Search for commoditized skills like Java, SQL, C++ and you find x,000 jobs advertised. Ideally of course you'd have a longitudinal view on this; you'd have data on the number of jobs offering requiring this and that skill across time and understand the rise and ebb of particular skills.Well, thanks to the kind folks at job search aggregator indeed.com we can do exactly that.
Their site can display the occurrencece of ads with particular search terms in them over roughly the past year. You have to be careful with false positives, though. The origin of the name of the programming language Forth is from a (forced) mis-spelling of "fourth" as in "generation computer", but "forth" is still a word. It appears frequently in ads for positions in which someone will have to go back and it. I was amazed at the popularity of this niche language, until I figured that one out.
Dynamic Languages Duke it Out...Anyway, take a look at this:
Don't worry about the extreme tinyness of the numbers. When indeed.com say "all jobs", they mean all jobs. That Python accounts for 0.15% of them is salutary reminder that there's a huge old world of work out there where what programming language you prefer isn't even a comprehensible question.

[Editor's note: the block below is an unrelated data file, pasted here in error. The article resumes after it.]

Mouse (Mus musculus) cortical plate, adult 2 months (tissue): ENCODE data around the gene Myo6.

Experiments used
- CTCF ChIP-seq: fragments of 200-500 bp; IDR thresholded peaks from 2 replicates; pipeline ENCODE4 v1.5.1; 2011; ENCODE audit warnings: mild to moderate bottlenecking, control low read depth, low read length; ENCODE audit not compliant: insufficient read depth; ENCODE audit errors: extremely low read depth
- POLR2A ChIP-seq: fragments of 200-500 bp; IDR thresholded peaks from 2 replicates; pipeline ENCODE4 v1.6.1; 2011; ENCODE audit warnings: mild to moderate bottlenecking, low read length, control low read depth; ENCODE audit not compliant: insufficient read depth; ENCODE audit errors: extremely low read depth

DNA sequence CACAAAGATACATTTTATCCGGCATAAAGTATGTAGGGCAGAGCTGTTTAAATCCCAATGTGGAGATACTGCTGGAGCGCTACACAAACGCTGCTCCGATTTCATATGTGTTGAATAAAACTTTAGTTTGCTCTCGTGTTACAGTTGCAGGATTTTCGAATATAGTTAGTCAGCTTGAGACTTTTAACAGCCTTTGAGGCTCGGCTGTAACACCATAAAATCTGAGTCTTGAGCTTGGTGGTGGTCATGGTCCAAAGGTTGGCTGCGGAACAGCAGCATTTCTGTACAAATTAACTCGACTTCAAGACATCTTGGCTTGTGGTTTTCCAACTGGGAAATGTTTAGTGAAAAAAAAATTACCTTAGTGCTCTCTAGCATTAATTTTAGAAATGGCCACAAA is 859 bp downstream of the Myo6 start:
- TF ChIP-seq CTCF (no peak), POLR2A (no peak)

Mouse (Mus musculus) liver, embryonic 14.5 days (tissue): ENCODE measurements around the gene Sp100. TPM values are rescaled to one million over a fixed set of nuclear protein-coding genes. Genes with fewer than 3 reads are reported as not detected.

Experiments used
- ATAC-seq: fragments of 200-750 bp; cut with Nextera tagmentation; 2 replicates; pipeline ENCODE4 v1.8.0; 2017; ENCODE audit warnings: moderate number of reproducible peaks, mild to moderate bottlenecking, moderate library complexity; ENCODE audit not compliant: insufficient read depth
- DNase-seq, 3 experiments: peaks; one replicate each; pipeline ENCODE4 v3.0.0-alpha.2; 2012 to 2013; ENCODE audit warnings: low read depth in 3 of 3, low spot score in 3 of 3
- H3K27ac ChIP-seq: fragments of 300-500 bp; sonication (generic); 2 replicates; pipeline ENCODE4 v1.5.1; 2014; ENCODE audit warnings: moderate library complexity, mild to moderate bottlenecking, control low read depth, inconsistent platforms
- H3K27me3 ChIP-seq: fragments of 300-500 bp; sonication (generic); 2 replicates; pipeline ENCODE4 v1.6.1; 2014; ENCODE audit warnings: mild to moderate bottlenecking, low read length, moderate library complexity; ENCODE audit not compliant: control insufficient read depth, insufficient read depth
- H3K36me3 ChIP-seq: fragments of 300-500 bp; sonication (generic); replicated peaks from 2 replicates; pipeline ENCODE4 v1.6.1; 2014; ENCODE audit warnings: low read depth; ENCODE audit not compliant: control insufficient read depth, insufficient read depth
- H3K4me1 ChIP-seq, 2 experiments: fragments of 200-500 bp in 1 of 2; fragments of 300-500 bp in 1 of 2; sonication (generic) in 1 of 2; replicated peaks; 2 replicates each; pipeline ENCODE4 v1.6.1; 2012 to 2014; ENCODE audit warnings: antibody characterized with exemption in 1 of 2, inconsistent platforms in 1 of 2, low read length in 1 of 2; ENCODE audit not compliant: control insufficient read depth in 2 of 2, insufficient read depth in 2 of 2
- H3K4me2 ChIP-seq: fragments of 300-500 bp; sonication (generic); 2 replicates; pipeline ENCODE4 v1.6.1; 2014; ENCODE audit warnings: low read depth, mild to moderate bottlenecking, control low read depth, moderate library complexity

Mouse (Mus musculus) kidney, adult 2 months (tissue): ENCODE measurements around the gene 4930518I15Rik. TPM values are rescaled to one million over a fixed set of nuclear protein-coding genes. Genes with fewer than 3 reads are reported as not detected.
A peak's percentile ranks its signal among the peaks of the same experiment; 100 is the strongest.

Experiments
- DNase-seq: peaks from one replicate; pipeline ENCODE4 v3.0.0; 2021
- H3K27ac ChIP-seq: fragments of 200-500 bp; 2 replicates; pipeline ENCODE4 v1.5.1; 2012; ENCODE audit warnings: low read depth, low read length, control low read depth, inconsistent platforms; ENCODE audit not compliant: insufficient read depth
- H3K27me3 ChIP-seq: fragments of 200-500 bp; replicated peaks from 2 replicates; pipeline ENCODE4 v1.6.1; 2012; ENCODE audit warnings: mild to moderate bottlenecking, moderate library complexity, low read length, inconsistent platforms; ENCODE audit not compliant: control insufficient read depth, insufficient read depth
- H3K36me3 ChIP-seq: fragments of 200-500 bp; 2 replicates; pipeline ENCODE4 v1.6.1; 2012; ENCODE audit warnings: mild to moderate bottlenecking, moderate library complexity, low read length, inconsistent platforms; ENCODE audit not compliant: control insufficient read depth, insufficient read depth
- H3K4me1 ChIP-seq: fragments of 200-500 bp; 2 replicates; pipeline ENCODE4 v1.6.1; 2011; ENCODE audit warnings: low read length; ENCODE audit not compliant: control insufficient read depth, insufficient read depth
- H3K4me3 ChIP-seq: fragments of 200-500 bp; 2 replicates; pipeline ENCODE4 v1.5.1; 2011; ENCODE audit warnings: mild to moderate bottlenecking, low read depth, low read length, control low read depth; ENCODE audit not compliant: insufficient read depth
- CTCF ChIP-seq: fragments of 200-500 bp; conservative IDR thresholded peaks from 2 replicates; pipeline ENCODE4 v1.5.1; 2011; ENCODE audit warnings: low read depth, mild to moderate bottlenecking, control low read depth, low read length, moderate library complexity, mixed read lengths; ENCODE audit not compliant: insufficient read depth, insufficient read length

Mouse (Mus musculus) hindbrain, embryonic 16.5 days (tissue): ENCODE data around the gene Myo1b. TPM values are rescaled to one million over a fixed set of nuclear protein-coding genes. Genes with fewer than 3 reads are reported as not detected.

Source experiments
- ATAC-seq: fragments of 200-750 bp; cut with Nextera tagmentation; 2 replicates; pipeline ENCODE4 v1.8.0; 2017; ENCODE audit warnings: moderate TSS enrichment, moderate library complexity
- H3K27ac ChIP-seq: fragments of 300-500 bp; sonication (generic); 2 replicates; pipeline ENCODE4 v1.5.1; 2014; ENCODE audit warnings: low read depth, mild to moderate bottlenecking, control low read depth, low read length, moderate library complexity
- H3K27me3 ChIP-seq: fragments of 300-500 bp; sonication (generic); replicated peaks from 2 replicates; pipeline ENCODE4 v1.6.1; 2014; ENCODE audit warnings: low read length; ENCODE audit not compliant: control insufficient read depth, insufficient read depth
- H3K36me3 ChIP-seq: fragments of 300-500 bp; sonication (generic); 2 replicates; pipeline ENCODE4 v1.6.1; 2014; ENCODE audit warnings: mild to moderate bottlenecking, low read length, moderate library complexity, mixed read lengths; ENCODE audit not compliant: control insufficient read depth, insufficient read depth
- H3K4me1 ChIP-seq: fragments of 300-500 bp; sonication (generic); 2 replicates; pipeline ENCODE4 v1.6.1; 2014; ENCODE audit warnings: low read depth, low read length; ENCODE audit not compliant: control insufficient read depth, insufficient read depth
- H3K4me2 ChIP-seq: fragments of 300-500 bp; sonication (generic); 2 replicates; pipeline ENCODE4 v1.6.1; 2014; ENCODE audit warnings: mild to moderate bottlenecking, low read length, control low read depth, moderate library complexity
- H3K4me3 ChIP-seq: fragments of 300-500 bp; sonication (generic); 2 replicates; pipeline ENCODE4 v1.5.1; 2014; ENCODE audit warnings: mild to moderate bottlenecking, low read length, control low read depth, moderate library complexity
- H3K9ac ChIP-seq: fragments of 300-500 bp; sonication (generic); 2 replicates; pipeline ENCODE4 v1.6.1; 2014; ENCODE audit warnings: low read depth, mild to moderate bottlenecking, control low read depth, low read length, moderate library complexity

So, this looks like good news for Pythonistas, and very encouraging news for Rubyists. iain would suggest that this is a sign that the "elite" (whomever they are) should be thinking about moving on from Python. A dubious proposition.
Speaking of elites, that Lisp curve is worth drilling down to:
Unless I wildly miss my mark, that's the 2005 Y Combinator Summer Founders Program wildly distorting an entire job market. Let's not be rude about Lisp's 0.005% of the job scene baseline. (Actually, I suspect that most Lisp jobs never get as far as being publicly advertised, so tight-knit is that community).
...and then get Put in Their PlaceBut let's put our little posse of dynamic languages into context:
That "java" appears in as much as one fiftieth of "all jobs" is cause for sober reflection. Quickly followed by a stiff drink.
In Other news...This is absolutely fascinating:
Oh yes, that's something I've waited to see. Mid October 2005, a date (range) to remember: "agile" overtook "RUP". Notice, though, how the "agile" and "RUP" curves seem to fall into step afterwards. This is a potential trend worth watching. As is the seemingly imminent overtaking of XP by Scrum.
Increasingly often now there are lead or management type jobs being advertised with some "Agile methods or RUP an advantage" style requirements. Or even, "Agile methods such as RUP". Hmmm. Well, there are those that will claim that RUP done right is Agile. But I digress.
Thinking about closely correlated search terms, how about these two head-to-head competitors:
That's close to the point of being spooky.